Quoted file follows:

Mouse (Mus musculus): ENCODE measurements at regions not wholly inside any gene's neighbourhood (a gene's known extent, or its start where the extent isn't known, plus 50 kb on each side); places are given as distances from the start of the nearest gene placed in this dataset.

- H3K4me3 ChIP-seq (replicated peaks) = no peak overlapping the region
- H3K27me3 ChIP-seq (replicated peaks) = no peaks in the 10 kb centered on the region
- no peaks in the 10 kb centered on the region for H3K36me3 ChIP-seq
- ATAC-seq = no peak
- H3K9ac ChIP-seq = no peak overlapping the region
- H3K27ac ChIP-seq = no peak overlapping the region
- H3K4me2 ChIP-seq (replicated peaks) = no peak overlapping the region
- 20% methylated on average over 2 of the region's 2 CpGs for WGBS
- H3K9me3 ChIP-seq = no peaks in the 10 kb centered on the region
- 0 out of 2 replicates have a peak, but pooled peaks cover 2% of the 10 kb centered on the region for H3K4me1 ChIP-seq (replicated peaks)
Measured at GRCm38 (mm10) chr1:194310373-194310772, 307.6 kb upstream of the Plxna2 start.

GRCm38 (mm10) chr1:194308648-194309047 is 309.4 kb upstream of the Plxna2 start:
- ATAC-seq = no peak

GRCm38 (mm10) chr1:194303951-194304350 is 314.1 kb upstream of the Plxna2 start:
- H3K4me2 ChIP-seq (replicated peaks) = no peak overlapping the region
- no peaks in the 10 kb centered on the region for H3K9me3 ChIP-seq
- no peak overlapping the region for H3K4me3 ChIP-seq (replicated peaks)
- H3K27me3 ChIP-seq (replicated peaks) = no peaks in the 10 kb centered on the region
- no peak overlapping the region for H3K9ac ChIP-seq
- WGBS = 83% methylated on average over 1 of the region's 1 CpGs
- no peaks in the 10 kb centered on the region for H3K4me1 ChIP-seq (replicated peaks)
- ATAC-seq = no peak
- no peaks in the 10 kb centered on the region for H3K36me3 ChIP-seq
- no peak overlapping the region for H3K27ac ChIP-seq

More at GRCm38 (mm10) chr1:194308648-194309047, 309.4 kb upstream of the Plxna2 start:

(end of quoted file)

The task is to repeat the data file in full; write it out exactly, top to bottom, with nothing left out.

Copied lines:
Mouse (Mus musculus): ENCODE measurements at regions not wholly inside any gene's neighbourhood (a gene's known extent, or its start where the extent isn't known, plus 50 kb on each side); places are given as distances from the start of the nearest gene placed in this dataset.

- H3K4me3 ChIP-seq (replicated peaks) = no peak overlapping the region
- H3K27me3 ChIP-seq (replicated peaks) = no peaks in the 10 kb centered on the region
- no peaks in the 10 kb centered on the region for H3K36me3 ChIP-seq
- ATAC-seq = no peak
- H3K9ac ChIP-seq = no peak overlapping the region
- H3K27ac ChIP-seq = no peak overlapping the region
- H3K4me2 ChIP-seq (replicated peaks) = no peak overlapping the region
- 20% methylated on average over 2 of the region's 2 CpGs for WGBS
- H3K9me3 ChIP-seq = no peaks in the 10 kb centered on the region
- 0 out of 2 replicates have a peak, but pooled peaks cover 2% of the 10 kb centered on the region for H3K4me1 ChIP-seq (replicated peaks)
Measured at GRCm38 (mm10) chr1:194310373-194310772, 307.6 kb upstream of the Plxna2 start.

GRCm38 (mm10) chr1:194308648-194309047 is 309.4 kb upstream of the Plxna2 start:
- ATAC-seq = no peak

GRCm38 (mm10) chr1:194303951-194304350 is 314.1 kb upstream of the Plxna2 start:
- H3K4me2 ChIP-seq (replicated peaks) = no peak overlapping the region
- no peaks in the 10 kb centered on the region for H3K9me3 ChIP-seq
- no peak overlapping the region for H3K4me3 ChIP-seq (replicated peaks)
- H3K27me3 ChIP-seq (replicated peaks) = no peaks in the 10 kb centered on the region
- no peak overlapping the region for H3K9ac ChIP-seq
- WGBS = 83% methylated on average over 1 of the region's 1 CpGs
- no peaks in the 10 kb centered on the region for H3K4me1 ChIP-seq (replicated peaks)
- ATAC-seq = no peak
- no peaks in the 10 kb centered on the region for H3K36me3 ChIP-seq
- no peak overlapping the region for H3K27ac ChIP-seq

More at GRCm38 (mm10) chr1:194308648-194309047, 309.4 kb upstream of the Plxna2 start: